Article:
Benny Gantz resigns from Israel’s government over Gaza

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Opposition politician Benny Gantz has resigned from Israel’s emergency government and called for early elections, accusing Prime Minister Benjamin Netanyahu of mishandling Israel’s war in Gaza.

In a speech on Sunday evening, Gantz, a centrist former general who joined Netanyahu’s coalition in the aftermath of Hamas’s October 7 attack on Israel, said he had decided to leave the government because the premier was preventing Israel “from progressing towards a true victory”.

“In the autumn, a year after the disaster, we need to hold elections that will establish a government that will win the trust of the people,” he said.

“I call on Netanyahu: set an election date.”

Gantz’s departure follows months of tensions within Netanyahu’s coalition with far-right and ultrareligious groups over the course of the war, with Israel still far from its goals of destroying Hamas and securing the release of the roughly 120 hostages still held by the militant group in Gaza.

Gantz said last month that he would leave the government if Netanyahu did not agree to a new plan for the war and its aftermath by June 8. Netanyahu instantly rejected his demands, accusing Gantz of issuing “an ultimatum to the prime minister instead of issuing an ultimatum to Hamas”.

But after Gantz’s departure — which the former general postponed by a day following the rescue of four Israeli hostages in Gaza on Saturday — Netanyahu called on him to change his mind. “Benny, this is not the time to abandon the campaign — this is the time to join forces,” he wrote on X.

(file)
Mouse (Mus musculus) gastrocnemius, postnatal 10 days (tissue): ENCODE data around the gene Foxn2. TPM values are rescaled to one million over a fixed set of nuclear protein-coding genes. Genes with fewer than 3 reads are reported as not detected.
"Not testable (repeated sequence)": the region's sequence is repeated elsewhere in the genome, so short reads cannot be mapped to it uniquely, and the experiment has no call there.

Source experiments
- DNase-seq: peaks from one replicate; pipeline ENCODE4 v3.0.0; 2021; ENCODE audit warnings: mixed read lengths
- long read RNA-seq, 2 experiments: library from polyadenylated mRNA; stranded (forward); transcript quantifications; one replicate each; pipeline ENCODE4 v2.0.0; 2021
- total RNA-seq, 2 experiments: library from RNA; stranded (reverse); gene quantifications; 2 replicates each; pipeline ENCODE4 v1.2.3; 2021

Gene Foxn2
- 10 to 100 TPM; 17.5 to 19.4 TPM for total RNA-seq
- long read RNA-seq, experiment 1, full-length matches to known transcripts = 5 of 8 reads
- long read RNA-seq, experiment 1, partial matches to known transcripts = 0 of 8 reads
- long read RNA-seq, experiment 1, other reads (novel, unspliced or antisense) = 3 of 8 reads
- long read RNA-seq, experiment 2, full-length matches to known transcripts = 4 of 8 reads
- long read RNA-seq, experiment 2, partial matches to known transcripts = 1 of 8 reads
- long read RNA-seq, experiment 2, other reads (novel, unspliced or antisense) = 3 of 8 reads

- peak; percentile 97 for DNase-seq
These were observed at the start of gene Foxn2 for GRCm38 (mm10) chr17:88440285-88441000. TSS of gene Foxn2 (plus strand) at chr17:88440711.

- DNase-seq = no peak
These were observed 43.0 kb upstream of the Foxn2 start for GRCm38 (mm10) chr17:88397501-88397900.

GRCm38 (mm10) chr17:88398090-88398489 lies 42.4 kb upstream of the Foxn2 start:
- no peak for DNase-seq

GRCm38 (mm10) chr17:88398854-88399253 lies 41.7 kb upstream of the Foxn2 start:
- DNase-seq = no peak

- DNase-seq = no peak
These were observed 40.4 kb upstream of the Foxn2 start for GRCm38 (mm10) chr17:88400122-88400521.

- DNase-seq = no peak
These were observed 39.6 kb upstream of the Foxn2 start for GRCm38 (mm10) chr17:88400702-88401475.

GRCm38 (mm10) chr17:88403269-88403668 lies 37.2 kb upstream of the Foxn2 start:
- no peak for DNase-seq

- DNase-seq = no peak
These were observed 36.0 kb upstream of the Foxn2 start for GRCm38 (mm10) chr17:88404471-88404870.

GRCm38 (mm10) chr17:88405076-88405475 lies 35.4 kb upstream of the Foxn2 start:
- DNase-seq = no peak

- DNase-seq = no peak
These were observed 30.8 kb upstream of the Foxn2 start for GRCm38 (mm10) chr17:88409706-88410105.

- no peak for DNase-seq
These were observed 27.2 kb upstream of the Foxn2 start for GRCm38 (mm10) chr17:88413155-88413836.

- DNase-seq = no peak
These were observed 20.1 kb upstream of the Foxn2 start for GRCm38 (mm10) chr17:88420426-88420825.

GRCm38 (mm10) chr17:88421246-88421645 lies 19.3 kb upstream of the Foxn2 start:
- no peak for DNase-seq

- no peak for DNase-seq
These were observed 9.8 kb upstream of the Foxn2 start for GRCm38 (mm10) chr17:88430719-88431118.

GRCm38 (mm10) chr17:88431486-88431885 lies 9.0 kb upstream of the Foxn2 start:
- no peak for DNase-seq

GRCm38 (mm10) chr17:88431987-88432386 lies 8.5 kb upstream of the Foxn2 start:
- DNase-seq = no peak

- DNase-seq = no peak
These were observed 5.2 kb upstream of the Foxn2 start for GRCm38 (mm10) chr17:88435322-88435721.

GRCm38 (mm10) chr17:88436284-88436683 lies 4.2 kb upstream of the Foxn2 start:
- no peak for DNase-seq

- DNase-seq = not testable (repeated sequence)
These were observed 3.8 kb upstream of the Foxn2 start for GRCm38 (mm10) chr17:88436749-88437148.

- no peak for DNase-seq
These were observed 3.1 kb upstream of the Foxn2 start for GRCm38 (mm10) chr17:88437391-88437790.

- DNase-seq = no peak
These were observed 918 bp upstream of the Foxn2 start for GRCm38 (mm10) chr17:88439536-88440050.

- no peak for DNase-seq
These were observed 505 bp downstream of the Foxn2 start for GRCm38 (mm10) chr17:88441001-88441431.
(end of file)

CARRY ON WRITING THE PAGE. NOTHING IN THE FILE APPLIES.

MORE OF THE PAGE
Since Netanyahu’s coalition holds 64 seats in Israel’s 120-seat parliament even without Gantz and his National Unity party, the former general’s departure will not automatically topple the government or trigger elections.

However, it is likely to change the dynamics in Netanyahu’s coalition. While Gantz’s positions on many issues relating to the war — such as his support for an assault on Rafah — did not diverge much from Netanyahu’s, his presence provided a counterbalance to ultranationalists such as finance minister Bezalel Smotrich and national security minister Itamar Ben-Gvir.

“The international pressure on Netanyahu will probably increase as he won’t have the protection of having [centrists like] Gantz . . . in the war cabinet,” said one diplomat.

“But ultimately he still has the numbers. Unless the rightwing decide to leave, or drag him so far [on policies] that he has to say no, it looks like he will be OK for now.”

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